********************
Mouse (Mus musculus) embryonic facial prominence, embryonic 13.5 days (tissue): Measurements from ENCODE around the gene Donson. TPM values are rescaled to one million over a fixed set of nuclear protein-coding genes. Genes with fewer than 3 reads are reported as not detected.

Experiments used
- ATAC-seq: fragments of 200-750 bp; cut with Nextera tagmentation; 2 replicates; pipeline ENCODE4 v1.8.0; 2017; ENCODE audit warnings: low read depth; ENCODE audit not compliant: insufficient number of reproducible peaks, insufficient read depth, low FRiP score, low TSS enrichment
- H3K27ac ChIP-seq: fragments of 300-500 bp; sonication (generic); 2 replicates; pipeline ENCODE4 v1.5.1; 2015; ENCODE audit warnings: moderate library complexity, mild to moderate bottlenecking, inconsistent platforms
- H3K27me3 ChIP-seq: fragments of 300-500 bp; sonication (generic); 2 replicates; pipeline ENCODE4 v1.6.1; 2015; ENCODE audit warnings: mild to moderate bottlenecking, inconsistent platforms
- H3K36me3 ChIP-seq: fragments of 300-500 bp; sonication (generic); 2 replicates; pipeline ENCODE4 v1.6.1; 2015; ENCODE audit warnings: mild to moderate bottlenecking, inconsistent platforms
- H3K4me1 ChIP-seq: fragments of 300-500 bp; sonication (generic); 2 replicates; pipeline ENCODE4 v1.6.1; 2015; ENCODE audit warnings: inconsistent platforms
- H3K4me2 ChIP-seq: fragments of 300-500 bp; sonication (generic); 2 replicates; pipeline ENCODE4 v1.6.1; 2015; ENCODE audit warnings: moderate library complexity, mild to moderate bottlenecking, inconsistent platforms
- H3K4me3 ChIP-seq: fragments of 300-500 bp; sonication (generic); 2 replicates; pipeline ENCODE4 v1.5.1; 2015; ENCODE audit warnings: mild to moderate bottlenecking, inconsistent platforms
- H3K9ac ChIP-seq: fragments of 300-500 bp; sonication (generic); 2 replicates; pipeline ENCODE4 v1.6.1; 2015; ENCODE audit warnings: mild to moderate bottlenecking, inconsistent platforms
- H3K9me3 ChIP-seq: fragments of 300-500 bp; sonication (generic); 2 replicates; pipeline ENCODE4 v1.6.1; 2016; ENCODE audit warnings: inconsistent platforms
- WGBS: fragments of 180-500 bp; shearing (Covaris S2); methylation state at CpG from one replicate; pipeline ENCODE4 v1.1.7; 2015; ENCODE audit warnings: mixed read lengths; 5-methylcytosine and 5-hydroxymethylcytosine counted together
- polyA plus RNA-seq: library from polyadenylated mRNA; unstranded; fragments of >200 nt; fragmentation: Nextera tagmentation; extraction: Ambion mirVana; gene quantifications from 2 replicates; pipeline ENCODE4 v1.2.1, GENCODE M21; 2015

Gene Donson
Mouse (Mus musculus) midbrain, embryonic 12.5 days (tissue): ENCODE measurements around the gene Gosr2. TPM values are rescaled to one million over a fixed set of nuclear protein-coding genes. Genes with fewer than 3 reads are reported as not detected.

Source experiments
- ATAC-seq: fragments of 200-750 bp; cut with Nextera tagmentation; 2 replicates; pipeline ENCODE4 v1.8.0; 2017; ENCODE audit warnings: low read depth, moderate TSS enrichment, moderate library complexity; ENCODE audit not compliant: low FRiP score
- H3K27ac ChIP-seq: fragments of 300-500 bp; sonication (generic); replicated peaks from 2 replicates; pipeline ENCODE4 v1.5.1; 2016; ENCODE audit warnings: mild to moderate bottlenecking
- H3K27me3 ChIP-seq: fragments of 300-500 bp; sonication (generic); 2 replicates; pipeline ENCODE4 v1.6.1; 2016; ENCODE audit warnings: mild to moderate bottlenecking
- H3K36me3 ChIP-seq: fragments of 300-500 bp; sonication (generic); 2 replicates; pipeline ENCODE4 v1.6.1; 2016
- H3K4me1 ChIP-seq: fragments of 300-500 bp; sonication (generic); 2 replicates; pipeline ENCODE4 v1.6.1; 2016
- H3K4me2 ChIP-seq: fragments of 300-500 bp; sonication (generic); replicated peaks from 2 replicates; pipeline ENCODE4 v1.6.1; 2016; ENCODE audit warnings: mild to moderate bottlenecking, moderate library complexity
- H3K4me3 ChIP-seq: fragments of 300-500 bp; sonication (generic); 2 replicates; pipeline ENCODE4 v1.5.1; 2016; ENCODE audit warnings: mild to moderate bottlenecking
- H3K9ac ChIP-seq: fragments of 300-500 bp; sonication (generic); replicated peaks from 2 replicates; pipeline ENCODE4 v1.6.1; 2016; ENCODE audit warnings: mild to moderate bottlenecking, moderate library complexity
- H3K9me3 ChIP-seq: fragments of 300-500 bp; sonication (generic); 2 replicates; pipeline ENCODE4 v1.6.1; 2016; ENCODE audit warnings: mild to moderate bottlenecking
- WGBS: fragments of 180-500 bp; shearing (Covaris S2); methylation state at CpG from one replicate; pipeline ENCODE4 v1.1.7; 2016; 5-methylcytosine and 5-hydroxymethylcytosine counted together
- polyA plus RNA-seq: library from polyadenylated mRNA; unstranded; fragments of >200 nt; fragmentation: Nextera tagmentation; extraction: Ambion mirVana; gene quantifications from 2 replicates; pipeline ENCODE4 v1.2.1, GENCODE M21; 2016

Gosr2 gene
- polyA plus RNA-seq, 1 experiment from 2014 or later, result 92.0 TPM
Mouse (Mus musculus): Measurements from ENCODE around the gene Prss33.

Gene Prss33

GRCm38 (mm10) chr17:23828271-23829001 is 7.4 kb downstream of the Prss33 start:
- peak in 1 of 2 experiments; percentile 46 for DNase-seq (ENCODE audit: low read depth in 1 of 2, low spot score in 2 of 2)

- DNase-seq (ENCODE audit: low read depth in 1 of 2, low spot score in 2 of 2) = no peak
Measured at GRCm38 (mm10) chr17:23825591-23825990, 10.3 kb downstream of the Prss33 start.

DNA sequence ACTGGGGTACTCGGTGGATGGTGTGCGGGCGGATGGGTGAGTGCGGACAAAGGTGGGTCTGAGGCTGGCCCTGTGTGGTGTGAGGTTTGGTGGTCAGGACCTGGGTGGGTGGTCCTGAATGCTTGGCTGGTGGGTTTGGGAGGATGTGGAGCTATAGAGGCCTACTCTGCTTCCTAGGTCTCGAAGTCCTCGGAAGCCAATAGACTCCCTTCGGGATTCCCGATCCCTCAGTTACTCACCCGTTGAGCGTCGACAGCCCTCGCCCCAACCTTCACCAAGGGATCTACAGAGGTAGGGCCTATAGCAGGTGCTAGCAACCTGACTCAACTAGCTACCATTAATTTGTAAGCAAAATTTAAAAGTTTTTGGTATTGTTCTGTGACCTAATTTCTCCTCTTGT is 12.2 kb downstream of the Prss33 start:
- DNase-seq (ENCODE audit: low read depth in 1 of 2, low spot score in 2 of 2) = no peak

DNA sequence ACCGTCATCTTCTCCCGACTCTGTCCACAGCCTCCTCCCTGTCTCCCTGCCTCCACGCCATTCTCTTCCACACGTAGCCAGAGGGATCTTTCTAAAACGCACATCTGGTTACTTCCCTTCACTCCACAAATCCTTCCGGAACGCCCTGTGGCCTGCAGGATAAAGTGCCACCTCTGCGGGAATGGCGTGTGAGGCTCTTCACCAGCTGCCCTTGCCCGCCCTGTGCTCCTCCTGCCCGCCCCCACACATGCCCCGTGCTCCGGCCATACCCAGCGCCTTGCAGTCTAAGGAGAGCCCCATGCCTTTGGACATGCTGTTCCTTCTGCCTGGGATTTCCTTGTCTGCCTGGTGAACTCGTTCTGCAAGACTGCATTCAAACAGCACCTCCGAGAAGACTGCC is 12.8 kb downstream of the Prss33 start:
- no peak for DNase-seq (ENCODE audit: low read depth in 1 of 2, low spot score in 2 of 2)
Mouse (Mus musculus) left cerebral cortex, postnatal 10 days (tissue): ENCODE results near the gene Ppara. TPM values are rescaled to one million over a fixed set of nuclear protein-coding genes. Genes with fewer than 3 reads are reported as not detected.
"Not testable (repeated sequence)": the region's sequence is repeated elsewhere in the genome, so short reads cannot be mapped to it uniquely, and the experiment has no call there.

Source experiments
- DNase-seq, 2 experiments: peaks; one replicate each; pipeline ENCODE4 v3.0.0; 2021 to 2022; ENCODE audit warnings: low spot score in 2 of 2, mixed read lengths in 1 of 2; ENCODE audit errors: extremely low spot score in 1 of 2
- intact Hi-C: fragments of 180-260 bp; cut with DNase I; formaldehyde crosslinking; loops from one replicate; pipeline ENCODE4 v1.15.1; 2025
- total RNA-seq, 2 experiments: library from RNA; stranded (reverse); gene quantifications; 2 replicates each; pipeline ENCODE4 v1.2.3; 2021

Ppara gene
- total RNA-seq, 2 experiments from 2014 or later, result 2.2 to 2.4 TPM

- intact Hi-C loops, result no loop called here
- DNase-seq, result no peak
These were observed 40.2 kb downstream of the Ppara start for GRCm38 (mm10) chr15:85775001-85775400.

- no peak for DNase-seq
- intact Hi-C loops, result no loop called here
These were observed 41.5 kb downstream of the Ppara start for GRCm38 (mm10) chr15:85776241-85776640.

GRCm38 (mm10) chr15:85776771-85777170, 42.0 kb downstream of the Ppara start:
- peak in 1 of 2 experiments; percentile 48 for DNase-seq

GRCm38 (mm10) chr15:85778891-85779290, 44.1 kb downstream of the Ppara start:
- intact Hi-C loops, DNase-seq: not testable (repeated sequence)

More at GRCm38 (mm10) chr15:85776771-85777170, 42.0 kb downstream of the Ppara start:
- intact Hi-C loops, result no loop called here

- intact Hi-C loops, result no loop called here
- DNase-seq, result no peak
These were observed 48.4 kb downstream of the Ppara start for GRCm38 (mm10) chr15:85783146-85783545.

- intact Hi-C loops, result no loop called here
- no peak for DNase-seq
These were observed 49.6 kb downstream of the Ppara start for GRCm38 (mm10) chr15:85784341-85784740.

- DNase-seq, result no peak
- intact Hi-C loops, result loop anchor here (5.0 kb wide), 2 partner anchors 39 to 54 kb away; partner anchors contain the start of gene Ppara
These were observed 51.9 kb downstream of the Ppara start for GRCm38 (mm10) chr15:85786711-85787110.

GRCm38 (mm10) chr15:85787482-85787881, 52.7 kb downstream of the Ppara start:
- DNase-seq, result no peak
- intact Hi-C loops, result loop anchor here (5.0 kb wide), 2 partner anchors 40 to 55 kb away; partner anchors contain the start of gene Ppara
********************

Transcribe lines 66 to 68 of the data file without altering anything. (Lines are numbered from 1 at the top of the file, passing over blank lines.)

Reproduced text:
- DNase-seq, result no peak
- intact Hi-C loops, result loop anchor here (5.0 kb wide), 2 partner anchors 39 to 54 kb away; partner anchors contain the start of gene Ppara
These were observed 51.9 kb downstream of the Ppara start for GRCm38 (mm10) chr15:85786711-85787110.